Studies suggest that an estimated 4.5 % (almost 414,000) of U.S. horses exhibit cribbing.
A common stereotype in horses, cribbing is type of behavior exhibited by a horse that involves resting its top teeth on a stationary object and sucking in air through open mouth. While sucking in the air, the horse arches its neck and makes a loud and prominent grunting sound that is similar to wind-sucking.
The exact reason for cribbing in horses is not known. Also, it has not been proven that this is a type of behavior inculcated by observing other horses. Often associated with boredom, stress, or nervousness, there are certain ways to reduce, if not completely stop cribbing in horses. The following Buzzle write-up gives you tips on how to tackle the situation and prevent existing cribbing in them.
Preventing Crib-biting in Horses
Increase Forage Time in a Pasture
The first and foremost thing you should do is to make sure your horse grazes for at least 6 - 10 hours/day, and this is not advised to be done alone, but with other horses. Let it out in a wide expanse of pasture that gives it access to maximum area of fresh grass. Here, make sure your horse does not resort to cribbing on tree barks, signboards, or posts.
Feed It Right▣
High-concentrate diet, also known as high-energy diet, is commonly included in a horse's daily meal. This diet includes cereal grains, molasses, and other food items that are low in fiber, but can be digested easily. Such diet plans do not help in solving crib-biting in horses.
Instead, study suggests that roughages, such as grass hays, grass straws, silage, and fresh grass serve as better alternatives in order to curb the cribbing. Thus, reducing high-concentrate feed and increasing the intake of roughages have proved to be helpful in most cases.
If providing a high-fiber diet is difficult, then consider including fat- or oil-based diet in place of a carbohydrate-based one.
Make Sure Your Horse Socializes With Other Horses▣
You cannot afford to let your horse get bored or frustrated since it only aggravates the cribbing and will make it all the more hard to cure it. By making your horse graze with other horses, or including group training activities, you will aid in the much-needed social atmosphere that a horse craves.
Stall confinement makes matters worse, so ensure that exercise is also a part of its daily routine.
Consider Using an Anti-cribbing Collar
Now, this is a bit of a controversial solution as its effective percentage is very low. Anti-cribbing collars contain a metal object near the place of a horse's throat. So, when the collar is fitted around its neck, the metal becomes a cause of irritation and discomfort, making it difficult to suck in air when it cribs. However, this is technique is not recommended on a permanent basis as there have been reports of increase in stress levels due to its usage.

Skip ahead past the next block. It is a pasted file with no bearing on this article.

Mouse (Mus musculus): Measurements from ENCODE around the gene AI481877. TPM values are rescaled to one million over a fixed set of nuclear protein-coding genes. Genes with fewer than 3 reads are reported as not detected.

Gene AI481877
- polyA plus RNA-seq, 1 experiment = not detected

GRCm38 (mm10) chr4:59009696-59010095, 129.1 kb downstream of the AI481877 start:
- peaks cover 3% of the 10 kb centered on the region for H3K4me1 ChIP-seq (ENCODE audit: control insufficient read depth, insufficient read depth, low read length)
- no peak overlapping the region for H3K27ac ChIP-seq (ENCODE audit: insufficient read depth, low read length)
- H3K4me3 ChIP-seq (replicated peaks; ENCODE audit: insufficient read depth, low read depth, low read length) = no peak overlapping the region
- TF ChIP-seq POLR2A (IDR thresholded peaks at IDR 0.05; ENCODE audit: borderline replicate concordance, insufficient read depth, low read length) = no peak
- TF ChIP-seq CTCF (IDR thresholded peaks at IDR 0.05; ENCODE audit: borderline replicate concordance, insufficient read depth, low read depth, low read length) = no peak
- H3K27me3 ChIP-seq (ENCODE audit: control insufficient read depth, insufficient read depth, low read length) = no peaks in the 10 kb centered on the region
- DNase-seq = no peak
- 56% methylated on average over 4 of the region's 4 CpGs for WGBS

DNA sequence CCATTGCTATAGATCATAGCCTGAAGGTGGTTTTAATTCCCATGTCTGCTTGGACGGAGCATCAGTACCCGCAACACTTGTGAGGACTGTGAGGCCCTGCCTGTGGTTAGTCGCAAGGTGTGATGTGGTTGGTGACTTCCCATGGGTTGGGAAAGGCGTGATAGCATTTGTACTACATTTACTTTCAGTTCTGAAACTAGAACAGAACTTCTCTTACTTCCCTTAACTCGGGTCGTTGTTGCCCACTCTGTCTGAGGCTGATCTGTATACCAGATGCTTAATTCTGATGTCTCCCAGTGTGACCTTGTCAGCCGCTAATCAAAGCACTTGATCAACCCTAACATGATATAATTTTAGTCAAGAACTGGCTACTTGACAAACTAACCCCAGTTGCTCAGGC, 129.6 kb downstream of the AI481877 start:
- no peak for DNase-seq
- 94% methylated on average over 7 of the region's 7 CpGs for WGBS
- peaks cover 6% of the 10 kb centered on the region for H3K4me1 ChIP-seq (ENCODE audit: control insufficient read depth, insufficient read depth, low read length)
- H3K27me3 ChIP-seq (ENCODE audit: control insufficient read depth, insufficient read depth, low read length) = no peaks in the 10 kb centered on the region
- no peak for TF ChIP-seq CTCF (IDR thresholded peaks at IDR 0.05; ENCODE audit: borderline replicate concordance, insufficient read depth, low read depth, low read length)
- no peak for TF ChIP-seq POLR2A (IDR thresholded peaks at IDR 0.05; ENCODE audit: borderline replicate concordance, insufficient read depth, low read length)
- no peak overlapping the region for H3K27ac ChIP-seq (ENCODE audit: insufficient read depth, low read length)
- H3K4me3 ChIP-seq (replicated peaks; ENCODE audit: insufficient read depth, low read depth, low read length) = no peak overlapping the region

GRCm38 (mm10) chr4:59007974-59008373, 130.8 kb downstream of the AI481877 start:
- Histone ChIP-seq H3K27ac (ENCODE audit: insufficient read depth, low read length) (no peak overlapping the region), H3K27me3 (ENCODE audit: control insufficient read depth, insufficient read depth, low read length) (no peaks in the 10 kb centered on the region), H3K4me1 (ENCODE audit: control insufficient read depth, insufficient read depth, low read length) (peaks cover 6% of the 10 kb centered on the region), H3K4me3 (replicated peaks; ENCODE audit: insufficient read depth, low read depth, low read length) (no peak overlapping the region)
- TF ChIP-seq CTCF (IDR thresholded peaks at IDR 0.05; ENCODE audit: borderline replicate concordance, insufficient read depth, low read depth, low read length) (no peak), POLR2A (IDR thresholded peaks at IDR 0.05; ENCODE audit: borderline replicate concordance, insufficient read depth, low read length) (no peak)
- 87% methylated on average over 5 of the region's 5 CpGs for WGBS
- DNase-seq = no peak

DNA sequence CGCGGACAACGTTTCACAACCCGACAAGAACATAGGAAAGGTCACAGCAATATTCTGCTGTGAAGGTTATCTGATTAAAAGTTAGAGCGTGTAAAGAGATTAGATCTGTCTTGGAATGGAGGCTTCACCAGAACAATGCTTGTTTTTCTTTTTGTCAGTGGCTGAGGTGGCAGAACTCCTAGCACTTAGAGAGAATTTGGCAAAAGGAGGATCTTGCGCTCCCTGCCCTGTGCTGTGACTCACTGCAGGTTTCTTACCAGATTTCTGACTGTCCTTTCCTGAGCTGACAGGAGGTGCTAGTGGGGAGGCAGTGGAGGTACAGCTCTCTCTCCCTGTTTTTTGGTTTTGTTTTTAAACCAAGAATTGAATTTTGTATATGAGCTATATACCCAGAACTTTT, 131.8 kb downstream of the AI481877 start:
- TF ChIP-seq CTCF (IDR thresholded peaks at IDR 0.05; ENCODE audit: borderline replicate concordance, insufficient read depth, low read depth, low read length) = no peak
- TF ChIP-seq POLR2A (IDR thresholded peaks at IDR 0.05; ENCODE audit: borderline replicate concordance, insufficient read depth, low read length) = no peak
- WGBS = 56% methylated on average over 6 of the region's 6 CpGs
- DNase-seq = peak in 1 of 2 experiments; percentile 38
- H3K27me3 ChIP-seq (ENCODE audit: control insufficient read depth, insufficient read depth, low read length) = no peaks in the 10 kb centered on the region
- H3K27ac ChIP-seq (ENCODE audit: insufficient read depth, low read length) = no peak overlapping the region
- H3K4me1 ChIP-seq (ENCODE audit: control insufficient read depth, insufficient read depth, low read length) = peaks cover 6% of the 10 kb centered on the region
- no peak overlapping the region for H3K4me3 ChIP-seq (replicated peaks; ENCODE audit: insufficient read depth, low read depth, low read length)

Other Probable Effective Measures▣
Bedding your horse's stall with straw is one of the suggested options. Horses preferably do not consume straws; hence, they are compelled to feed on the hay in the straw bed―similar to foraging.
Foraging apparatus or toys are also available in the market; thus, feeding your horse with these apparatus is ideal and recommended for straw bedding. It is important to note here to not use forage toys if there is a possibility of the horse consuming sand and/or sand-sized particles.
There is one school of thought that believes in providing safe cribbing surfaces, such as car tires, to the horse which will aid in reduction of frustration and pain they go through. The other school of thought insists on the usage of methods, like lining the surfaces with metal, that will make it impossible to crib on, thereby, reducing the cribbing gradually.
Since research is still underway in finding a concrete solution to the problem of cribbing in horses, the aforementioned methods have had a considerable success rate. If nothing works and the cribbing gets worse, doctors suggest conducting a surgical procedure to cure the condition; this, of course, should be the last resort.
Disclaimer: This Buzzle article is purely for informative and educational purposes and does not intend to replace the advice offered by a registered veterinarian.